September and October can be tough months for kids with asthma.
The back-to-school period brings a big uptick in asthma exacerbations. Sick days home from school and trips to the hospital aren’t uncommon for asthmatic students at the start of the school year. Hospitalizations and ER visits peak in September and October in Canada; as many as a quarter of hospital admissions for children with asthma in Canada occur in September.
What’s behind the peak in asthma attacks in the fall?
- Colds and other viral respiratory infections are common in the fall. As children return to school, they’re exposed to more people, and therefore more germs. On average, children in school have eight colds per year. If a child’s asthma isn’t under control, this can lead to at least one flare-up a month. Hospital data shows that 60% of kids with asthma admitted to ERs have the common cold.
- An influx in allergens. Weeds like ragweed and other plants release pollen into the air in the fall. Ragweed is unique to the Ontario region. High levels start in mid-August and continue through to October. If the pollen explosion in the spring bothers your child, it’s likely that they’ll also have reactions to ragweed. Once the autumn foliage sets in and leaves begin to fall from the trees, outdoor molds grow under fallen leaves, which is another potential allergen.
- Poor management of asthma. Year-round control of asthma, even during the summer when symptoms aren’t as severe, is important for preventing seasonal flare-ups. Not taking asthma medication at all or taking it sporadically and improperly during the summer may contribute to the peak in asthma attacks in the fall.
How can my child avoid asthma exacerbations this fall?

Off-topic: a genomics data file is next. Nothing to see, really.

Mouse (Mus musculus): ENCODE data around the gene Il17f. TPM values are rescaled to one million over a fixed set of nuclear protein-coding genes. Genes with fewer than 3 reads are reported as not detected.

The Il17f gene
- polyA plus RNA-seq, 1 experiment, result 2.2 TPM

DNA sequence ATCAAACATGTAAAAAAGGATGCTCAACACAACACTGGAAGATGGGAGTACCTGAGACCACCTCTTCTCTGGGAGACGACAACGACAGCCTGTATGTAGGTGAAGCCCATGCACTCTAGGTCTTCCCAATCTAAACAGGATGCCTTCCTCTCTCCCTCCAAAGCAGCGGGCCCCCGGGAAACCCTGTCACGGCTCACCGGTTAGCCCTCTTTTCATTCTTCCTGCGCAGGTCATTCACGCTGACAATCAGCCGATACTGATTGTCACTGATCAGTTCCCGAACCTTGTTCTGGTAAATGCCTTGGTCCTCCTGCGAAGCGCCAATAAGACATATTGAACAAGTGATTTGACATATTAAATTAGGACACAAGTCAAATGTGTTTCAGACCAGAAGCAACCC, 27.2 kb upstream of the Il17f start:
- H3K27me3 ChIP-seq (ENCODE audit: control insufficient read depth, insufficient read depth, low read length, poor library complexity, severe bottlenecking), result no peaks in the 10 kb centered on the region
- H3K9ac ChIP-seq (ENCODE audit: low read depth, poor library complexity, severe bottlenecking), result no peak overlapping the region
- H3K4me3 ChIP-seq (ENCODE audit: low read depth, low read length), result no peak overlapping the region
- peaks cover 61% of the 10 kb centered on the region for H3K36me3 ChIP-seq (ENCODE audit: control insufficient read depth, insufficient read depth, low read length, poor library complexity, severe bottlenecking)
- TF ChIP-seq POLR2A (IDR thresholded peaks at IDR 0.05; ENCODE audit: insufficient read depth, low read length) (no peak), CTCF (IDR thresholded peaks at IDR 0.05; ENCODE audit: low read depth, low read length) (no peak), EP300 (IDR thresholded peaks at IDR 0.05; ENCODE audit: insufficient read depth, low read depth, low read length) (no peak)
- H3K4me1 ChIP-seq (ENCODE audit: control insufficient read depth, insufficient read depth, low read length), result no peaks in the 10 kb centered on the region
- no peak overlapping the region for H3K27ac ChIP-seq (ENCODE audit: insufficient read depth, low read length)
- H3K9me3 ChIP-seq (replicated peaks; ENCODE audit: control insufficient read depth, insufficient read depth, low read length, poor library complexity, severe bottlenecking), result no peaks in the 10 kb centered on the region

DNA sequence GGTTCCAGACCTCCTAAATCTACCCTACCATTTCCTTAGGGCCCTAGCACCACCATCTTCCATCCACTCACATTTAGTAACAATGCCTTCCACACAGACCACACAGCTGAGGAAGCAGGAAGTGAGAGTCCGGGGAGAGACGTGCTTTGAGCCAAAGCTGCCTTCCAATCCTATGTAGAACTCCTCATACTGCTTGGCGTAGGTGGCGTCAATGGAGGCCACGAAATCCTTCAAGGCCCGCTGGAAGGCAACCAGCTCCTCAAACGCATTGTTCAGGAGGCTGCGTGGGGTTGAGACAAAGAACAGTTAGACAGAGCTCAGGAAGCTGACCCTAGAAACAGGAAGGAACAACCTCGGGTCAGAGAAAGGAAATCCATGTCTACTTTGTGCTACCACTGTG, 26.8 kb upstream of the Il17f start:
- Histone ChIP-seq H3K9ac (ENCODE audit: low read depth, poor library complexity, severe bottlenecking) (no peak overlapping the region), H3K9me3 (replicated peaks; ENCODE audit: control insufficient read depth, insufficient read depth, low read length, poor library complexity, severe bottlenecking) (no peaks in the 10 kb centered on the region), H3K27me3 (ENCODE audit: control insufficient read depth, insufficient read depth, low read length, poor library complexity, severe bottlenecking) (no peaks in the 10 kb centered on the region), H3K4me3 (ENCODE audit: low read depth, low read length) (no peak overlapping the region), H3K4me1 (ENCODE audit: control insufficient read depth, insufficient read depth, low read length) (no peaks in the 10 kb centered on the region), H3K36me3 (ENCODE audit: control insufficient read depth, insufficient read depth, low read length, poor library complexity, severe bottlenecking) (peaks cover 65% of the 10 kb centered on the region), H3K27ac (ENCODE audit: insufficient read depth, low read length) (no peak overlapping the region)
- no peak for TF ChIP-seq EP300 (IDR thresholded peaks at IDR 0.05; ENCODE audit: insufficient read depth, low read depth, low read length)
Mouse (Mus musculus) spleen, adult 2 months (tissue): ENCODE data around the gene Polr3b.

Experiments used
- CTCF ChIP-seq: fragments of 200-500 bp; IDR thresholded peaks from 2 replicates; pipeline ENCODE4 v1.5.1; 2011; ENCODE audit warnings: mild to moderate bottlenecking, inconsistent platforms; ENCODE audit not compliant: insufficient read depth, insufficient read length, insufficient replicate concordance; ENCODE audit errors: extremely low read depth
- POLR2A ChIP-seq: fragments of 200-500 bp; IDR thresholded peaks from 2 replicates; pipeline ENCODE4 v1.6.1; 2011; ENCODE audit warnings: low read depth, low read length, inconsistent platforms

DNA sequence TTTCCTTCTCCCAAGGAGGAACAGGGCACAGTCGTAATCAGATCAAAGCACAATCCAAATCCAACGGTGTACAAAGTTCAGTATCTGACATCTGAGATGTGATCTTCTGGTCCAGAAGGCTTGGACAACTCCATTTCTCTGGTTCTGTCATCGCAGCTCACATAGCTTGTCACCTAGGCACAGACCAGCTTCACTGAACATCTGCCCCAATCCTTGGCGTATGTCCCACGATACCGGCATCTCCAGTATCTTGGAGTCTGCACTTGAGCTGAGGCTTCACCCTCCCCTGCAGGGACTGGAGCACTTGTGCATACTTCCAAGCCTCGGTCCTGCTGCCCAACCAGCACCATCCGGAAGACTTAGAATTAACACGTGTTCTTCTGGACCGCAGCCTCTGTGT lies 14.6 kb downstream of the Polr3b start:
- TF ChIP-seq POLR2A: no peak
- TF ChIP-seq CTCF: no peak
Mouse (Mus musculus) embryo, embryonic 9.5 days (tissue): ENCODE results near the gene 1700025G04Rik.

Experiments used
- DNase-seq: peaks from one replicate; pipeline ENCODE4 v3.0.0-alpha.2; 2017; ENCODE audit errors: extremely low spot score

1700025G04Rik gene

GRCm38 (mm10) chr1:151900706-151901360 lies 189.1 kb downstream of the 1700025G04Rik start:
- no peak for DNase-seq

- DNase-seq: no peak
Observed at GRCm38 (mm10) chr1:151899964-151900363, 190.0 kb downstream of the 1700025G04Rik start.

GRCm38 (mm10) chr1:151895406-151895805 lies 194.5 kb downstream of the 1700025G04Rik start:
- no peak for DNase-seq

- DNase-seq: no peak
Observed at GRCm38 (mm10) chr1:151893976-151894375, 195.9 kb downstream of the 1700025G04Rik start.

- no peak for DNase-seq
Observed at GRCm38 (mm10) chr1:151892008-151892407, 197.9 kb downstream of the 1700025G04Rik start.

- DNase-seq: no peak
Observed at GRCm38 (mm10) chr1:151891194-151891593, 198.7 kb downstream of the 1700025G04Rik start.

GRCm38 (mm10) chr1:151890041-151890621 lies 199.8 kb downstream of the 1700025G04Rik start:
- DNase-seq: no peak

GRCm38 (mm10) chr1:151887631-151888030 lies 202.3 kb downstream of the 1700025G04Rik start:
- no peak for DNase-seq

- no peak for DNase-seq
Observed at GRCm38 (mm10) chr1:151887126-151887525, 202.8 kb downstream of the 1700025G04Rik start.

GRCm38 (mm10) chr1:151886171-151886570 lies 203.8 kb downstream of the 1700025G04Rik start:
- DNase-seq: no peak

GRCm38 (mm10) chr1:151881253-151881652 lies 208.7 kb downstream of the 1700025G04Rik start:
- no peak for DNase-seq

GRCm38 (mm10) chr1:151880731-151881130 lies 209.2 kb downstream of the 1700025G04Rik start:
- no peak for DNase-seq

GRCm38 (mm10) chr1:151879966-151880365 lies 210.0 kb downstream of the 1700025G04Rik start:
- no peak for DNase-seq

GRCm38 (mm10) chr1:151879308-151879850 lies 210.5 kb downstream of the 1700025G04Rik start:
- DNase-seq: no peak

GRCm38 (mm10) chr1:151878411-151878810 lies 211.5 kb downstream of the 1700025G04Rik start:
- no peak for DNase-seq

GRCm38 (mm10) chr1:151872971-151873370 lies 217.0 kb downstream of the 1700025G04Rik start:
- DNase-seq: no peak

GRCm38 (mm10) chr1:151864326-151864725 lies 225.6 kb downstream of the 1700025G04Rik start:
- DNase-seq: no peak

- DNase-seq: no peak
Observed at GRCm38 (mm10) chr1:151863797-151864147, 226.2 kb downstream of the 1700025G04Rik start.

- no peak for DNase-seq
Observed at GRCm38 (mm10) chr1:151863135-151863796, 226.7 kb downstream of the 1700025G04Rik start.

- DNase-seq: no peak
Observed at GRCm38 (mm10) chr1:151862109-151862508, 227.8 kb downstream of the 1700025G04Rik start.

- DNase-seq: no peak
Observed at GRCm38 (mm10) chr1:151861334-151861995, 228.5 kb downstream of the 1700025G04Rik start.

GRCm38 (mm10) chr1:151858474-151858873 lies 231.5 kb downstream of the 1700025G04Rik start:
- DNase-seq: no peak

- Keep rescue medication on hand at all times in case of an attack. Teach them how to use their medication so they’ll know what to do if they need it.
- Ensure your child takes his/her asthma medication throughout the year, even when symptoms aren’t showing.
- Teach your whole family correct hand-washing techniques to cut down chances of catching a cold. Wash your hands with soap and water for 20 seconds. Always wash your hands before and after you eat, after using the restroom, after school, after touching a pet, and after coughing, sneezing or blowing your nose. Keep hand sanitizer in your bag and your child’s backpack in case you can’t find a sink.
- If your child is sick, keep them home from school. This gives them a chance to recover and limits the spread of illness to other children.
- Schedule regular asthma check-ups with your child’s doctor to make sure their asthma stays under control.
ASTHMA CLINICAL RESEARCH
Burlington Lung Clinic is proud to conduct asthma clinical research. We research new treatments that strive to improve the control of asthma and quality of life for people who have the disease. Clinical trial participants gain access to new treatments before they’re widely available and have the support of a team of health care providers. To learn more about our current clinical trial opportunities and see if you or your child with asthma may qualify, please fill out the form below.